Computational neuroscience has made substantial progress during the past three decades in better understanding the internal representation of the sensory world. Based on those results, it is our conviction that the mammalians visual system developed efficient coding strategies that could be used as a source of inspiration to imagine novel image and video compression algorithms. Our work on bio-inspired image coding focused on:

  • Design of a retina-inspired image coding scheme. During Khaled Masmoudi’s PhD (2009–2012) in collaboration with INRIA Sophia Antipolis Méditerranée, we developed a bio-inspired codec for images mainly based on a static approximation of the transformation performed by the outer layers of the retina. We proposed to solve the problem of reconstruction in an original approach by using the frames theory. We also investigated the issue of non-determinism in the retina neural code and proposed to model the retinal noise by a multiscale dither signal with specific statistical properties. The proposed coder gained interesting perceptual features that makes it competitive with the well established JPEG and JPEG 2000 standards. 
  • Development of a dynamic retina inspired filtering. Effrosyni Doutsi’s PhD (in progress since 2013) in collaboration with 4G-SGME in Sophia Antipolis proposed a retina-inspired filter based on a realistic mathematical model of the retina taking into account its dynamic behavior. It is shown that, while time increases, the retina-inspired spectrum varies from a lowpass filter to a bandpass filter. Hence, the retinainspired filter can increase the quality of the image by extracting dynamically more details. Based on the frame theory, we proved that the retina-inspired filter is invertible and we are able to reconstruct the input image after filtering.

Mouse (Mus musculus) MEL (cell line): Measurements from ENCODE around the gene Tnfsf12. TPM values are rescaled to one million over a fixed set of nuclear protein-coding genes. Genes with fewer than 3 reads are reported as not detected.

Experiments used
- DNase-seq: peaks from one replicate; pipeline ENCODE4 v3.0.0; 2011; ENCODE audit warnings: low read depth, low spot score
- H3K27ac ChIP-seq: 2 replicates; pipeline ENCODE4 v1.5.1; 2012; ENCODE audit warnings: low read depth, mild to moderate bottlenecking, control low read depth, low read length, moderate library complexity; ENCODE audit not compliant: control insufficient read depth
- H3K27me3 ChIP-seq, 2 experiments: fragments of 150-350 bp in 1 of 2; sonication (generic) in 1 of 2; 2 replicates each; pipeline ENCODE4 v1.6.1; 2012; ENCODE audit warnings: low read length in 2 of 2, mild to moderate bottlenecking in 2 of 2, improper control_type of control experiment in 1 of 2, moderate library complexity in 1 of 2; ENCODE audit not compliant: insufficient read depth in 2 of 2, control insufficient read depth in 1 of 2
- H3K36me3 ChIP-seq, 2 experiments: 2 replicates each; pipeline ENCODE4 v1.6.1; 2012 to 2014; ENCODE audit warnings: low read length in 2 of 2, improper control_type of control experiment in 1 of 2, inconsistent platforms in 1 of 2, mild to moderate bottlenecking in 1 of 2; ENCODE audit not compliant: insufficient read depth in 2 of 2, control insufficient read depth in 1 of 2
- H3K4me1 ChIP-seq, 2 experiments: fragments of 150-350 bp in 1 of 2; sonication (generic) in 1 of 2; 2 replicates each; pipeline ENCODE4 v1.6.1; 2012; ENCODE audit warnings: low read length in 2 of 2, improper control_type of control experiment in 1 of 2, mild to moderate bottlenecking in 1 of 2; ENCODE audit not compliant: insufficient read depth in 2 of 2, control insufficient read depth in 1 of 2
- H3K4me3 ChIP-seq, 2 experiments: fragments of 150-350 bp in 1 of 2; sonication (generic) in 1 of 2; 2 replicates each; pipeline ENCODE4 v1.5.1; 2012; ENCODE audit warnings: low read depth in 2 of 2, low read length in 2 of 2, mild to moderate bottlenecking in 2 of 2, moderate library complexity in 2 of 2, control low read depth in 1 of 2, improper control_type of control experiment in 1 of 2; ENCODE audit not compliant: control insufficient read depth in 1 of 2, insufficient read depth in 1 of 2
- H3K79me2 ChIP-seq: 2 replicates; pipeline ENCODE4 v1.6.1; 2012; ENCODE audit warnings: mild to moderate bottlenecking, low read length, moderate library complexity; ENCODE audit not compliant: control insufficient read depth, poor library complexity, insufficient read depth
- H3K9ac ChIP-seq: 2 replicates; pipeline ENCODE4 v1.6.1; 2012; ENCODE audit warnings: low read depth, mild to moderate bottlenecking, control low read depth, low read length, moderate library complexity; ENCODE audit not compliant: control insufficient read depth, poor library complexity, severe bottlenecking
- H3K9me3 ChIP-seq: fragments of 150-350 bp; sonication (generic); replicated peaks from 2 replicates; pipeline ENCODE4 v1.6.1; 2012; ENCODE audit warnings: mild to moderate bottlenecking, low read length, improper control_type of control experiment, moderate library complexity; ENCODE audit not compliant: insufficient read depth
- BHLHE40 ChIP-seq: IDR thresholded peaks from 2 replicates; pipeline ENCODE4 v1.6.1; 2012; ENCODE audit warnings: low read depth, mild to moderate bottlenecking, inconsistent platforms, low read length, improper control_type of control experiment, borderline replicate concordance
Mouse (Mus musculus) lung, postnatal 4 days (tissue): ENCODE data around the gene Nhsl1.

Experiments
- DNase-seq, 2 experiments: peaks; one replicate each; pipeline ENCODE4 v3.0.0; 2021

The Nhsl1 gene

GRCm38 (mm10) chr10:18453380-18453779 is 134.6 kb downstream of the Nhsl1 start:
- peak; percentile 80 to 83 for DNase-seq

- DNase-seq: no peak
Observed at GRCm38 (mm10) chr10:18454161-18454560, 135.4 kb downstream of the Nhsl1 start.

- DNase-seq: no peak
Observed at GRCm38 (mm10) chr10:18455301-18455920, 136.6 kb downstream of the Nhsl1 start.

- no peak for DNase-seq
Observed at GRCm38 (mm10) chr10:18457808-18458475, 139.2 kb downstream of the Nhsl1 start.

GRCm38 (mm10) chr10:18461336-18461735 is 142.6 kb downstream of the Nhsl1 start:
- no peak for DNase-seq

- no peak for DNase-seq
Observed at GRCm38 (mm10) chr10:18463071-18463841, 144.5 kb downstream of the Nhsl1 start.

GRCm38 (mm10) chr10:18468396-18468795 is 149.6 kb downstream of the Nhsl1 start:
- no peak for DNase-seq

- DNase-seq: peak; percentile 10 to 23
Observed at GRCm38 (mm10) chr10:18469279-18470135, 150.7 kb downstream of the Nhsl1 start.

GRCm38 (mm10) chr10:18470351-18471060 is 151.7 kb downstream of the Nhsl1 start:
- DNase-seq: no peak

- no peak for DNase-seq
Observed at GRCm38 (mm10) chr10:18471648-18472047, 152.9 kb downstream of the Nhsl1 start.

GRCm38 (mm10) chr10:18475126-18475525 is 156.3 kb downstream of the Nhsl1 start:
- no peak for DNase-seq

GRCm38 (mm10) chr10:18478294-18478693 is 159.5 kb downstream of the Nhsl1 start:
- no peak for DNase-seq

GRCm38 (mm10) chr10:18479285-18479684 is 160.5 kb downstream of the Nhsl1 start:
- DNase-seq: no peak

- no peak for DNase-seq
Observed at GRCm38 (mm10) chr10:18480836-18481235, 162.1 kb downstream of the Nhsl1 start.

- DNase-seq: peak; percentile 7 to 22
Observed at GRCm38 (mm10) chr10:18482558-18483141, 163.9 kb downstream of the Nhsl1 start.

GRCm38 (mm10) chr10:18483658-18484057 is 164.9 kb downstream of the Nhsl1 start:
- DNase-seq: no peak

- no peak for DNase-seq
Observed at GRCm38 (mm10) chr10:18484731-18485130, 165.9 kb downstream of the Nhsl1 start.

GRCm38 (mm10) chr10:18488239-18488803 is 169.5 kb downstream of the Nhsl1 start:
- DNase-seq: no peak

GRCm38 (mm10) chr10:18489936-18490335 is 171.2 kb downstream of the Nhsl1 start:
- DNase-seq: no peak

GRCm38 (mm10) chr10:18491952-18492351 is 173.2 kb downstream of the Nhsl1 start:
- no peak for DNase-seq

• Statistical detection and classification based on time-encoding. In many ways, computers today are nothing more than number crunchers and information manipulators. They all adhere to the Von Neumann architecture. Hence a new computing model is needed to process unstructured data such as images and video. We have been exploring the relevance of time-encoding: data are encoded as asynchronous pulses. This is typically how the human brain processes information. The exploratory projects COBRA and ENCODIME allowed us to publish some promising results on statistical estimation and classification based on time-encoded signals.